PORTLAND, Ore. (CN) – Oregon wildlife officials gave ranchers permission to kill endangered gray wolves without confirming that those specific wolves were responsible for killing six cattle calves, environmentalists claim in Federal Court. Oregon’s Wildlife Service killed two gray wolves last year and plans to kill two more of the state’s 14 wolves, according to the Hells Canyon Preservation Council and three other environmental groups.
Oregon’s only gray wolf pack, called the Imnaha pack, has lived in northeastern Oregon since January 2008, when a female wolf from Idaho crossed the Snake River and established a 10-wolf pack, the groups say.
Imnaha wolves were the first to live and reproduce in Oregon since the mid-1940s, after gray wolves had been “completely extirpated” from the state, the lawsuit states.
When the Oregon Department of Fish and Wildlife determined that wolves had killed six cattle calves in northeastern Oregon in May and June of this year, it issued seven permits allowing ranchers to kill wolves “caught in the act” of killing livestock, the groups say.
The agency also authorized Wildlife Services to “seek and kill” two wolves from the Imnaha pack, although information from the pack’s radio collars showed that the wolves were in the Wallowa-Whitman National Forest when the calves were killed on ranches in Wallowa Valley.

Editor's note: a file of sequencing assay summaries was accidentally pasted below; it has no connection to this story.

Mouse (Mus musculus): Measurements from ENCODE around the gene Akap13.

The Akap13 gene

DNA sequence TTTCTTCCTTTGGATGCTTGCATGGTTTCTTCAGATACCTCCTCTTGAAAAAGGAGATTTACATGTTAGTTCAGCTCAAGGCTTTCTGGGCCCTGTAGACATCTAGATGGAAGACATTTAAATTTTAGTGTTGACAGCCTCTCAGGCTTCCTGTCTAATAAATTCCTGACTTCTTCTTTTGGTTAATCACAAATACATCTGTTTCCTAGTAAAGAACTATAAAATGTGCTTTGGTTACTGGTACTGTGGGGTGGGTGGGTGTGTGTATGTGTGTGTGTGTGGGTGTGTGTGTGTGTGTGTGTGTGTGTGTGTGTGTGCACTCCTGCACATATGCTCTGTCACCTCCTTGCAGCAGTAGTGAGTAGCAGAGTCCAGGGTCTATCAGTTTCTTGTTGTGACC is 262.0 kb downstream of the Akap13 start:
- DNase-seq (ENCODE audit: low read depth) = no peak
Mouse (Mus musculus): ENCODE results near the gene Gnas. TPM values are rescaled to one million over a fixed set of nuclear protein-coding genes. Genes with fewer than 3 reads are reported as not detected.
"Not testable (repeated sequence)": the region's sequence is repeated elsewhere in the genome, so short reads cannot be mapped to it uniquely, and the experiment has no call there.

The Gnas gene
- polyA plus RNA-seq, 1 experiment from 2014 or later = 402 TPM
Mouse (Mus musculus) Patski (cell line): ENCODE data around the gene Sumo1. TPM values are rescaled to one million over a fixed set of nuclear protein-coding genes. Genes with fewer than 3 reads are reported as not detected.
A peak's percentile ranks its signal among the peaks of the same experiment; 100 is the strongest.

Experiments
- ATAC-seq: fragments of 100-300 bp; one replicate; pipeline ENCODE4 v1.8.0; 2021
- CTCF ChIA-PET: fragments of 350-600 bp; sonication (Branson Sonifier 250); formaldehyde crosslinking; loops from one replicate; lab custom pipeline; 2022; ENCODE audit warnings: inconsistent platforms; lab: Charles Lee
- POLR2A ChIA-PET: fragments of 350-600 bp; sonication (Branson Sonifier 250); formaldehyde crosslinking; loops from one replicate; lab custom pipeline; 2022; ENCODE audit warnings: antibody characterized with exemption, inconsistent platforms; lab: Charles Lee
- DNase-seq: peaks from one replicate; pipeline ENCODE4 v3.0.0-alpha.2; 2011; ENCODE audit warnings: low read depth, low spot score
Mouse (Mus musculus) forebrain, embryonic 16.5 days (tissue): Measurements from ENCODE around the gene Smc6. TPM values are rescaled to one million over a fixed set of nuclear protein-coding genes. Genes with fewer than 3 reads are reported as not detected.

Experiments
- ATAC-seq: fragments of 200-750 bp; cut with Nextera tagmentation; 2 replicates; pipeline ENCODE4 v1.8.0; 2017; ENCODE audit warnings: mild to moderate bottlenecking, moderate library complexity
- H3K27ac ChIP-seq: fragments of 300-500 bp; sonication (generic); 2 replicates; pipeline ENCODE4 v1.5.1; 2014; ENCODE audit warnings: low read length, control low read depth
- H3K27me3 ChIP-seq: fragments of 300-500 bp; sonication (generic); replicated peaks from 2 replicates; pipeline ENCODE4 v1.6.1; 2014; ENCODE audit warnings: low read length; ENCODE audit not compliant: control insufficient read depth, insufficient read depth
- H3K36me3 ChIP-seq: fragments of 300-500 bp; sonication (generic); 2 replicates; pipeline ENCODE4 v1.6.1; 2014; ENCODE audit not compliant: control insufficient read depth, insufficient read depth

The department has extended the permits through the end of August, despite evidence that the pack “has moved upslope from the valley,” and despite no livestock deaths attributed to wolves in the past month, the groups say.
The extended permit allegedly authorizes the killing of two wolves from the endangered pack.
“If Wildlife Services fulfills this permit,” the lawsuit states, “it will have killed four of the 16 wolves known to exist in the entire state of Oregon.”
Defendants are Oregon Wildlife Services Director David Williams, and the Animal and Plant Health Inspection Service.
The environmental groups demand a declaration that Wildlife Services violated the National Environmental Policy Act by issuing the permits without performing a full environmental analysis.
Filing counsel are Daniel Kruse with Cascadia Wildlands and Jennifer Schwartz with the Hells Canyon Preservation Council.
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